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Thread Starter
Dec 8, 2003
I have two questions and maybe a few sub questions lol. First I wanted to know what the packets and all that meant when you click on controlpanel/networksettings. It shows




Can you tell me what that means?

Another thing is that I have Broadband internet with a wireless D-Link router, and I have a D-Link 122 wireless USB adapter thats connected to a laptop. Sometimes though, if I watch a stream (on the laptop with the wireless adapter), it pauses during the stream and tries to catch up but it usually messes it all up and really never catches up. I took some notes and found when my laptop or any computer is hooked straight up to the router/cable modem with a cord, (the normal way) the packets are in this area..

SENT 1,868,310,780,793


And when I have just a wireless USB adapter connected to my laptop, the packets are in this area..

SENT 3,149,497


I was hoping you guys could tell me the reasons what those mean and why it slows down with the wireless adapter. I know it's not as good as connecting straight up because it IS a wireless adapter, but it's not even 15 feet away from the router that the wireless adapter signal is connecting to, but since it is wireless with BROADBAND, it still should be close i'd think. Streams shouldn't really slow down on me like that, since really I have seen DIAL UP play videos perfect.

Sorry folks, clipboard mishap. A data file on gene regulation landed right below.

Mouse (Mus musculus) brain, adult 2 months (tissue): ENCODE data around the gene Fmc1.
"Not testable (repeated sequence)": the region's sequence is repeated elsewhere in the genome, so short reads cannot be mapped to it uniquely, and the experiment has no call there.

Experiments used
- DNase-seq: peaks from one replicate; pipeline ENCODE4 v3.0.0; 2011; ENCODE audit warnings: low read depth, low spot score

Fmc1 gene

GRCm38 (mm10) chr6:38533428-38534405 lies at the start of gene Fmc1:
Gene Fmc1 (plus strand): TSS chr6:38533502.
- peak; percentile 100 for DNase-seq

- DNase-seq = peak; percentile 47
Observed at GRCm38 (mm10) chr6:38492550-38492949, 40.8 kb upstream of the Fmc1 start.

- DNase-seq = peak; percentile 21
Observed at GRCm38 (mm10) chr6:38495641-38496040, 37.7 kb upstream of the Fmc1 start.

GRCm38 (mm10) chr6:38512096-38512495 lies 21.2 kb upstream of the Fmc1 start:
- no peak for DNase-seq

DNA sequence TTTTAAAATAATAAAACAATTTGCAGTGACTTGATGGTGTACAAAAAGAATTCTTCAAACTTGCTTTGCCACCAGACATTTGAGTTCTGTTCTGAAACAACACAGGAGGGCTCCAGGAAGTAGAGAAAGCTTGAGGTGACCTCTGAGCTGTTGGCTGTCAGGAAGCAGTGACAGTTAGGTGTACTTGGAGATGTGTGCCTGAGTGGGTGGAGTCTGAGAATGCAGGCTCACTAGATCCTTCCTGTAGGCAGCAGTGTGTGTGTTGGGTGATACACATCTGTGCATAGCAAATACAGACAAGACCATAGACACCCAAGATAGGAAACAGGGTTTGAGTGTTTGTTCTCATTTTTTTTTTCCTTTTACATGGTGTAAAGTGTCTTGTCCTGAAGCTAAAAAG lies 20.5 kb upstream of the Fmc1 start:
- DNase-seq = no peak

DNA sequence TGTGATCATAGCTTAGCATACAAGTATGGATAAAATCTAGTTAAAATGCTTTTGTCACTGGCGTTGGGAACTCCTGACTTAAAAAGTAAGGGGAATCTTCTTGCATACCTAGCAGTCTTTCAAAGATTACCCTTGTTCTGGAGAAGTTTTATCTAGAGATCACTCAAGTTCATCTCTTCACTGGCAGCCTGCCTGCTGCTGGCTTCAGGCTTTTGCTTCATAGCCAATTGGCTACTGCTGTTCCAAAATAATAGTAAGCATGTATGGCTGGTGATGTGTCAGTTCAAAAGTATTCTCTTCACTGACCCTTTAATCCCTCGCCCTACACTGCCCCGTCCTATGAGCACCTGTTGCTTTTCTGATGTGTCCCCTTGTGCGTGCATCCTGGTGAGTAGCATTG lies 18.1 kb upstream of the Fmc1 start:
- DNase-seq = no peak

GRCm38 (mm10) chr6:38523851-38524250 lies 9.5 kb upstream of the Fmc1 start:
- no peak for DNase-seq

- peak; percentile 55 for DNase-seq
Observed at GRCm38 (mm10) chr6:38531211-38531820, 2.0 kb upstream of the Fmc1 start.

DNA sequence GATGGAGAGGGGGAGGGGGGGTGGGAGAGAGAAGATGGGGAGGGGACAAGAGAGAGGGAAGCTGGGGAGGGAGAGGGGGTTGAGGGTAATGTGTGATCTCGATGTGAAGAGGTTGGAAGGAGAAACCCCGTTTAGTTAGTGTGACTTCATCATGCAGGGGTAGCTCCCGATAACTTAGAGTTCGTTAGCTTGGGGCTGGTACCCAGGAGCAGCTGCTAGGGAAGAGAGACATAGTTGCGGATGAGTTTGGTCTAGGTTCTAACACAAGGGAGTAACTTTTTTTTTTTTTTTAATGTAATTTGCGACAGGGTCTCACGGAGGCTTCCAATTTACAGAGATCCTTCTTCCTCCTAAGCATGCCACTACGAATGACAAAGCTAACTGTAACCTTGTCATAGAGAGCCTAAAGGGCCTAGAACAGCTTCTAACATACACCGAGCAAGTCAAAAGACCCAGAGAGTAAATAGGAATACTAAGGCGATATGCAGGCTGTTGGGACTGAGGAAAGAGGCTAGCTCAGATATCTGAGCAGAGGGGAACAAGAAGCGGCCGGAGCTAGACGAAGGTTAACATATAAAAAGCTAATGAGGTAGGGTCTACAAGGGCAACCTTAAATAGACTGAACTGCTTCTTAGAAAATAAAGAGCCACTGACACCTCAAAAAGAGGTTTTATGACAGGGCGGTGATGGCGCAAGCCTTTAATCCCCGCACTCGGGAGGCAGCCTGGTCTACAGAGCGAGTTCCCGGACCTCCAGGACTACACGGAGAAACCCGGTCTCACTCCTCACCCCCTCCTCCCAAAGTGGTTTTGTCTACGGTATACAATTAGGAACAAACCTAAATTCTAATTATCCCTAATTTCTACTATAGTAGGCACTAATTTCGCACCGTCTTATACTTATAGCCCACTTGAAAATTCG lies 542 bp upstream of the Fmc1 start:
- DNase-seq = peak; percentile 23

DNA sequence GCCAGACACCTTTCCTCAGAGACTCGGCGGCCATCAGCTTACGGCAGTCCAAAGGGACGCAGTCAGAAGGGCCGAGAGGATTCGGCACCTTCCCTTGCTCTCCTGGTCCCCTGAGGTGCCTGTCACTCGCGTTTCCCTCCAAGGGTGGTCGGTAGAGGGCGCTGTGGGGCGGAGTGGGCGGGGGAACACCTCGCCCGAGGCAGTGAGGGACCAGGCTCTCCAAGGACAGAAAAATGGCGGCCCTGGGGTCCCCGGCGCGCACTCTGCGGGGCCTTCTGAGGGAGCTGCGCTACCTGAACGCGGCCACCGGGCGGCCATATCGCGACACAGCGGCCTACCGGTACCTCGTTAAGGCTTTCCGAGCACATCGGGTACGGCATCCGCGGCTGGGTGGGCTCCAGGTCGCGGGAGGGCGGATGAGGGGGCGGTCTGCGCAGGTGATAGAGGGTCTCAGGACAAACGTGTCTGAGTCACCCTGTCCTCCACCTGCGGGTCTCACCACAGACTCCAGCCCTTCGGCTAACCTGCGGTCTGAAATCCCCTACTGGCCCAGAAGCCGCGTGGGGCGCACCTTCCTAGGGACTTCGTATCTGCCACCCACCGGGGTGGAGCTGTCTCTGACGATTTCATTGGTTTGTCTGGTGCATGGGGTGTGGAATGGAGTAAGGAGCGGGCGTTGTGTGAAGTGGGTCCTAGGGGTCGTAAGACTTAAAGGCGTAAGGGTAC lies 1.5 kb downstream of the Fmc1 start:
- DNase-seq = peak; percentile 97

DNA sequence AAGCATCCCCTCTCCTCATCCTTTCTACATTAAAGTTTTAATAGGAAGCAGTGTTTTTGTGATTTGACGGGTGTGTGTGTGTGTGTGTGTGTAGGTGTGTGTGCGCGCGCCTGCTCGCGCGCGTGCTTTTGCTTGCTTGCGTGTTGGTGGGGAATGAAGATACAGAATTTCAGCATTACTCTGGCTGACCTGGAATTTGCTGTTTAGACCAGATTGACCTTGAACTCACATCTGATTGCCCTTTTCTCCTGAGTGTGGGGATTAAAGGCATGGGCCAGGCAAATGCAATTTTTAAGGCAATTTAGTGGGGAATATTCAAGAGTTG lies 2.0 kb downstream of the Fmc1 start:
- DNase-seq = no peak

So can you guys help me?

PS: I have WINXP and the wireless adapter said it can go up to 310 or so indoor feet away from it.
Aug 19, 2003
Packets are how data is sent over a network. Sent data is broken down into individual packets and reassembled on the receiving end . Each packet has a header (has information on where the packet is going and how it reassembles), data (has the actual info being sent) and a footer (has checksum information). A natural occurrence in data streams are collisions and errors. Say that the data being sent is broken down into 1000 packets. Some will have collisions and some will return errors enroute to the destination. When the data is being reassembled on the receiving end and packets (think of them are pieces of the puzzle) are missing, a request for a resend is made to the origin. A LAN network usually (but not always) runs in full duplex which means that data is sent and received at the same time (making it quicker). Information over a DSL line, for example, is usually sent at half duplex. That means the line is either sending or receiving but not both. This results in a slower connection. What you are seeing is the result of these requests for resends. How to speed things up? Some things may be under your control (the hardware like the NIC card and wireless router) but some may be out of your control (like what occurs after your data is sent from your router to the internet). Hopefully, that gives you an overview of what's going on.
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